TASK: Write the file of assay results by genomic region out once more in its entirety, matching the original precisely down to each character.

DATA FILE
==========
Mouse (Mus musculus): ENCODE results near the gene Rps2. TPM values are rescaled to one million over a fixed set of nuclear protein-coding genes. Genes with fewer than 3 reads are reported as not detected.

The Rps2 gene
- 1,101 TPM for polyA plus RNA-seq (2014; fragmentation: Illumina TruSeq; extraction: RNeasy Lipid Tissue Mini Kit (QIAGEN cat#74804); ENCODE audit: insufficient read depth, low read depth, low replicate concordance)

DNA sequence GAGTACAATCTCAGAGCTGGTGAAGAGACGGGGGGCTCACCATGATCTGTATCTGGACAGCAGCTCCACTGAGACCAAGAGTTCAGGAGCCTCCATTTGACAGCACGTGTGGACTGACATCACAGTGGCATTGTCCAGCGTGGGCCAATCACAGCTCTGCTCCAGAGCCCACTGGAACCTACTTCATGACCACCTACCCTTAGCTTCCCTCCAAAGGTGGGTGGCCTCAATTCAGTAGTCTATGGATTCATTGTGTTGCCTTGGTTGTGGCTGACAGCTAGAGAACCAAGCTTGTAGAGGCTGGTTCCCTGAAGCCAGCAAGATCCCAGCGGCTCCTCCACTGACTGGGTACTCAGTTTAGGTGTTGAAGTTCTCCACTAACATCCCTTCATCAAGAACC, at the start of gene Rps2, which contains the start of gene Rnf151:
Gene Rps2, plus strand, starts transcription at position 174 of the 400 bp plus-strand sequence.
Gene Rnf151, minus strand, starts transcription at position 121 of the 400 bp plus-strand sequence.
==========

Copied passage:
Mouse (Mus musculus): ENCODE results near the gene Rps2. TPM values are rescaled to one million over a fixed set of nuclear protein-coding genes. Genes with fewer than 3 reads are reported as not detected.

The Rps2 gene
- 1,101 TPM for polyA plus RNA-seq (2014; fragmentation: Illumina TruSeq; extraction: RNeasy Lipid Tissue Mini Kit (QIAGEN cat#74804); ENCODE audit: insufficient read depth, low read depth, low replicate concordance)

DNA sequence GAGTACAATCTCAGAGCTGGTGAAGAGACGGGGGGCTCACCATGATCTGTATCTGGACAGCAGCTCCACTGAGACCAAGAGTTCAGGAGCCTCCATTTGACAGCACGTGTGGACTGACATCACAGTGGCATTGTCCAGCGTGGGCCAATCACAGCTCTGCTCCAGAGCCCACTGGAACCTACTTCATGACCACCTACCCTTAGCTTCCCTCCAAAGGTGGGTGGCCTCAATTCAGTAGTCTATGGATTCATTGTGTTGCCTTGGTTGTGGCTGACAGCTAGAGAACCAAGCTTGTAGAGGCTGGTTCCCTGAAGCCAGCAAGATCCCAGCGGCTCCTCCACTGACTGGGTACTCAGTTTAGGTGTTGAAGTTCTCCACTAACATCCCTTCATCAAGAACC, at the start of gene Rps2, which contains the start of gene Rnf151:
Gene Rps2, plus strand, starts transcription at position 174 of the 400 bp plus-strand sequence.
Gene Rnf151, minus strand, starts transcription at position 121 of the 400 bp plus-strand sequence.